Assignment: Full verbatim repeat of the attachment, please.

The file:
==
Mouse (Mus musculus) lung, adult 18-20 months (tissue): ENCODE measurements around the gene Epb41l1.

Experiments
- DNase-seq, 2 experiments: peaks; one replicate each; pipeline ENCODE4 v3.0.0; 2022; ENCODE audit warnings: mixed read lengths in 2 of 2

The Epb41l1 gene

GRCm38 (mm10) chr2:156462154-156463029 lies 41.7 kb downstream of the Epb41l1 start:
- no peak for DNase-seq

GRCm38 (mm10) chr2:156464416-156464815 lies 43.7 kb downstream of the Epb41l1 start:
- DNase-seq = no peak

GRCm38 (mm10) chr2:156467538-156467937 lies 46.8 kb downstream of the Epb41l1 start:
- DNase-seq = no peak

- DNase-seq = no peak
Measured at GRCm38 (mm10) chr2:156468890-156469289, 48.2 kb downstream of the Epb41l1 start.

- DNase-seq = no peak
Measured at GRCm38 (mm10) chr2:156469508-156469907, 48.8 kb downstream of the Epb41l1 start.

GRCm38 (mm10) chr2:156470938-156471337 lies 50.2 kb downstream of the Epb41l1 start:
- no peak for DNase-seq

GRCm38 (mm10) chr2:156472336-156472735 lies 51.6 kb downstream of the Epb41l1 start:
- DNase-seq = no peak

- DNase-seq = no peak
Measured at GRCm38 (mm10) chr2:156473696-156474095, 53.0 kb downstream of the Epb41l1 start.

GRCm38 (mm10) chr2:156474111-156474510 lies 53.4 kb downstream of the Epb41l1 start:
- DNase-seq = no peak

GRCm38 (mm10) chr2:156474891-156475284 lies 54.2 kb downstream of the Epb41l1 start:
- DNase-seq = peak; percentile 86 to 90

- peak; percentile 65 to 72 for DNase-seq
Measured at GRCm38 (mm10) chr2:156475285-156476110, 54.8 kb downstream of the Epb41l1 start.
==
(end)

Mouse (Mus musculus) lung, adult 18-20 months (tissue): ENCODE measurements around the gene Epb41l1.

Experiments
- DNase-seq, 2 experiments: peaks; one replicate each; pipeline ENCODE4 v3.0.0; 2022; ENCODE audit warnings: mixed read lengths in 2 of 2

The Epb41l1 gene

GRCm38 (mm10) chr2:156462154-156463029 lies 41.7 kb downstream of the Epb41l1 start:
- no peak for DNase-seq

GRCm38 (mm10) chr2:156464416-156464815 lies 43.7 kb downstream of the Epb41l1 start:
- DNase-seq = no peak

GRCm38 (mm10) chr2:156467538-156467937 lies 46.8 kb downstream of the Epb41l1 start:
- DNase-seq = no peak

- DNase-seq = no peak
Measured at GRCm38 (mm10) chr2:156468890-156469289, 48.2 kb downstream of the Epb41l1 start.

- DNase-seq = no peak
Measured at GRCm38 (mm10) chr2:156469508-156469907, 48.8 kb downstream of the Epb41l1 start.

GRCm38 (mm10) chr2:156470938-156471337 lies 50.2 kb downstream of the Epb41l1 start:
- no peak for DNase-seq

GRCm38 (mm10) chr2:156472336-156472735 lies 51.6 kb downstream of the Epb41l1 start:
- DNase-seq = no peak

- DNase-seq = no peak
Measured at GRCm38 (mm10) chr2:156473696-156474095, 53.0 kb downstream of the Epb41l1 start.

GRCm38 (mm10) chr2:156474111-156474510 lies 53.4 kb downstream of the Epb41l1 start:
- DNase-seq = no peak

GRCm38 (mm10) chr2:156474891-156475284 lies 54.2 kb downstream of the Epb41l1 start:
- DNase-seq = peak; percentile 86 to 90

- peak; percentile 65 to 72 for DNase-seq
Measured at GRCm38 (mm10) chr2:156475285-156476110, 54.8 kb downstream of the Epb41l1 start.